GREY2K USA Worldwide: Greyhound Racing in Macau, China

1 Track

The Yat Yuen Canidrome is the only operational greyhound track in Macau.1 The Canidrome opened in 1931 but closed seven years later due to a declining interest in greyhound racing.2 In 1963, the site was reopened. Races are currently held nightly from 7:30 PM to midnight.3

A majority of the greyhounds racing in Macau are imported from Australia. In 2012, a total of 378 greyhounds were imported, and in the first eight months of 2013 there were 110 greyhound imports.4 The greyhounds racing at the Canidrome are destroyed when they fail to place in the top three for five consecutive races.5 There is no adoption program for the dogs, and no greyhound leave the track alive.

Wagering on greyhound racing is legal in Macau. However, from 2010 through 2013, the amount of revenue from greyhound racing steadily declined, from 340 million patacas to 178 million patacas, respectively.6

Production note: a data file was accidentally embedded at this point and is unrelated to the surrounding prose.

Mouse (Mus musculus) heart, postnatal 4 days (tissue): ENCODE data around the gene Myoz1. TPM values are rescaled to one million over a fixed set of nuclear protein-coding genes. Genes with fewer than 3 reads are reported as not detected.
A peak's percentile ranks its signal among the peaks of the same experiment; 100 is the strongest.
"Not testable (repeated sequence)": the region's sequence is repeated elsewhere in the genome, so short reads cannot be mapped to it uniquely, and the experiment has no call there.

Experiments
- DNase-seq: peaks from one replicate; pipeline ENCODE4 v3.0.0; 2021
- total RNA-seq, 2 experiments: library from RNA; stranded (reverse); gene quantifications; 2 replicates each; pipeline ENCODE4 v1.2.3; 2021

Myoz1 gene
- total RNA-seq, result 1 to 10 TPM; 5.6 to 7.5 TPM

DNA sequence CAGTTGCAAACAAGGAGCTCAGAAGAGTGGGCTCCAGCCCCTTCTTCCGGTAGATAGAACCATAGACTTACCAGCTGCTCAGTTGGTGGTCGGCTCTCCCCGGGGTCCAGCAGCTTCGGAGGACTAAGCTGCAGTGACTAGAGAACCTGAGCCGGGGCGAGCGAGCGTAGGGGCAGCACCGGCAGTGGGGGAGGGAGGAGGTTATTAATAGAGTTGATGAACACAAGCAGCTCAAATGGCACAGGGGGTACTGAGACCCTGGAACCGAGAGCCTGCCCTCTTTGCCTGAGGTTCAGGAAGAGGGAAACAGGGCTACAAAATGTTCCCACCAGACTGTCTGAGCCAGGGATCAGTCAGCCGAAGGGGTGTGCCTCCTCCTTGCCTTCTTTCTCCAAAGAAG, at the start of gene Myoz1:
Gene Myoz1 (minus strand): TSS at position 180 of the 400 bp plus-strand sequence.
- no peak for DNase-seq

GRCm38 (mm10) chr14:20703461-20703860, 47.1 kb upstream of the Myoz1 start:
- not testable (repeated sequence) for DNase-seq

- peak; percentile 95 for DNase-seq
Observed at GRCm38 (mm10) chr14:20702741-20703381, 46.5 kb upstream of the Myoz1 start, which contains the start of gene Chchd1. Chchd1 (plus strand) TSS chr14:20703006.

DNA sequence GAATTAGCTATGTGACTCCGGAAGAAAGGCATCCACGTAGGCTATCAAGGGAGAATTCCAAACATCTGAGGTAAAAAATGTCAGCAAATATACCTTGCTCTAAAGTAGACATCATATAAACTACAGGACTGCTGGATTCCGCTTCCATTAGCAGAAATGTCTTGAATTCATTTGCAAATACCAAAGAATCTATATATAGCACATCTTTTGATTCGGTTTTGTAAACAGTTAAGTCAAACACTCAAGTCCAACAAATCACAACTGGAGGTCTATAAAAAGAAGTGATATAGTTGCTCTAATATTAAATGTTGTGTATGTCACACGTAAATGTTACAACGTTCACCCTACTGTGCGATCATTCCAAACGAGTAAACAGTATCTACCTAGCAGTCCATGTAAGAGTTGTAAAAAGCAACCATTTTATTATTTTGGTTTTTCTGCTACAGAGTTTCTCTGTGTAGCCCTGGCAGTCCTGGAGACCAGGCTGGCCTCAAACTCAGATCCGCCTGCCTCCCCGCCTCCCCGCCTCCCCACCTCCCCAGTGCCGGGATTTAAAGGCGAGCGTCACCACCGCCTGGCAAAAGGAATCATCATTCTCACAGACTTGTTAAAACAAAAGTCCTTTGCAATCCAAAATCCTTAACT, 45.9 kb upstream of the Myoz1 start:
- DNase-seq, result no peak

The Canidrome's sits on land owned by the government, and its concession expires in July of 2018. The Canidrome has been notified that this lease will not be renewed, and it will have to move to another location or permanently close. Due to a lack of available land, and an inability to obtain new dogs, the track has no option but to close.7

As the Canidrome in Macau closes, we are raising funds to care for and transport the greyhounds to safety

  1. Olivia Rosenman, "50 years in operation for Macau's canidrome for greyhound races," South China Morning Post, September 1, 2013, (accessed October 6, 2014).
  2. Ibid.
  3. Ibid.
  4. Simon Parry, "Dog imports to controversial Macau track see big drop," South China Morning Post, October 6, 2013, (accessed October 6, 2014).
  5. Simon Parry, "Owners angry as Macau Canidrome fails to stop euthanizing retired dogs," South China Morning Post, December 16, 2012, (accessed October 6, 2014).
  6. "Gaming Statistics," Gaming Inspection and Coordination Bureau, (accessed October 6, 2014).
  7. Raquel Carvalho, "Final battle to save Macau's exploited racing greyhounds," South China Morning Post, July 23, 2017, (accessed October 4, 2017).

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